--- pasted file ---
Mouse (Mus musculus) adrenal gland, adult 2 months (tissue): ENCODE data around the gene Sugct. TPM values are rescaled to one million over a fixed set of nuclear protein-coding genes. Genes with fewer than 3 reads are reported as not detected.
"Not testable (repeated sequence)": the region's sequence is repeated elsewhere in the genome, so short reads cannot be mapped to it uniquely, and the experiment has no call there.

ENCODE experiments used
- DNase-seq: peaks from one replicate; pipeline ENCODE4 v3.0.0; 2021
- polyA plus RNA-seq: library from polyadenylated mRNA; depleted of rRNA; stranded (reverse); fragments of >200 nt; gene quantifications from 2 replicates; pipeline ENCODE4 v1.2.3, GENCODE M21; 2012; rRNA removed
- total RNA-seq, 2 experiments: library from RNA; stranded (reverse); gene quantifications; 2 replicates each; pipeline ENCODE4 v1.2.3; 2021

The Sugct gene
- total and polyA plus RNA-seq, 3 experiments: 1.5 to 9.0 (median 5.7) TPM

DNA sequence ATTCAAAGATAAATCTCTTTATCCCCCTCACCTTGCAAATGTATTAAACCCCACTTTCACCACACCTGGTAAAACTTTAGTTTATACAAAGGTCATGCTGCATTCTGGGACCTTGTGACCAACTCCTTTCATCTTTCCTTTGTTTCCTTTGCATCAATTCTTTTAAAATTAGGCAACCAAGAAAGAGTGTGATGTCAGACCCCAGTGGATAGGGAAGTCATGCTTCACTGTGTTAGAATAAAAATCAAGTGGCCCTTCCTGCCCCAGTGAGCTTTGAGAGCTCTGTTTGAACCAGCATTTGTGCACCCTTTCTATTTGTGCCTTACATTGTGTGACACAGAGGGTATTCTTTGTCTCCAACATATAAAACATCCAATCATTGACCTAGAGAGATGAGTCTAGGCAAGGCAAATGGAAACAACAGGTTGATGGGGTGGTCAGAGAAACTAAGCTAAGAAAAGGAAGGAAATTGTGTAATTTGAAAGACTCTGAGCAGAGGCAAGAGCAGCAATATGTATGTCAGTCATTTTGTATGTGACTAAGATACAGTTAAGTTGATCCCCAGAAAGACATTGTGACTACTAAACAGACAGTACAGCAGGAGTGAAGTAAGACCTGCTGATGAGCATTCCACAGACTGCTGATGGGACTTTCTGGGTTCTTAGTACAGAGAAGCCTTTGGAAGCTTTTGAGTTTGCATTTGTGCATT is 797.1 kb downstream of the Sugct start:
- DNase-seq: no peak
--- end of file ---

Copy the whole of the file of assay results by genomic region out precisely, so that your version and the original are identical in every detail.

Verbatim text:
Mouse (Mus musculus) adrenal gland, adult 2 months (tissue): ENCODE data around the gene Sugct. TPM values are rescaled to one million over a fixed set of nuclear protein-coding genes. Genes with fewer than 3 reads are reported as not detected.
"Not testable (repeated sequence)": the region's sequence is repeated elsewhere in the genome, so short reads cannot be mapped to it uniquely, and the experiment has no call there.

ENCODE experiments used
- DNase-seq: peaks from one replicate; pipeline ENCODE4 v3.0.0; 2021
- polyA plus RNA-seq: library from polyadenylated mRNA; depleted of rRNA; stranded (reverse); fragments of >200 nt; gene quantifications from 2 replicates; pipeline ENCODE4 v1.2.3, GENCODE M21; 2012; rRNA removed
- total RNA-seq, 2 experiments: library from RNA; stranded (reverse); gene quantifications; 2 replicates each; pipeline ENCODE4 v1.2.3; 2021

The Sugct gene
- total and polyA plus RNA-seq, 3 experiments: 1.5 to 9.0 (median 5.7) TPM

DNA sequence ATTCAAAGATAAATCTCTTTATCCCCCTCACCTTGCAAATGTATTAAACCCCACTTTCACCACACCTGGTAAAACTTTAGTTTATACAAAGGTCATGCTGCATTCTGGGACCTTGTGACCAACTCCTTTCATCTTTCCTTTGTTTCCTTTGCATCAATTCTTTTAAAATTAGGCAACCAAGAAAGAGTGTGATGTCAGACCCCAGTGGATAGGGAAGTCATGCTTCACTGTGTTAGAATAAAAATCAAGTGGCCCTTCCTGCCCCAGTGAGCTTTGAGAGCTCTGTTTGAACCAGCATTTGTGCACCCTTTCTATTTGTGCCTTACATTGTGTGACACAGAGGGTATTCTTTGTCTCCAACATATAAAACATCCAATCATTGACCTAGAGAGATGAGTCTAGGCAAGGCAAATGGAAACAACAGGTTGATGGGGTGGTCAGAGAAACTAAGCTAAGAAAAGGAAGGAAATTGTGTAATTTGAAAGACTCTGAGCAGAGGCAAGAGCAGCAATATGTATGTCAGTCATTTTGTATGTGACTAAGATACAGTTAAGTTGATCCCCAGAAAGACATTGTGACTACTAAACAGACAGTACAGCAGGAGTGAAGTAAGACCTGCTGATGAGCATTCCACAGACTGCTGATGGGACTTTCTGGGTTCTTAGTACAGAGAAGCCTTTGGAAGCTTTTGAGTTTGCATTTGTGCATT is 797.1 kb downstream of the Sugct start:
- DNase-seq: no peak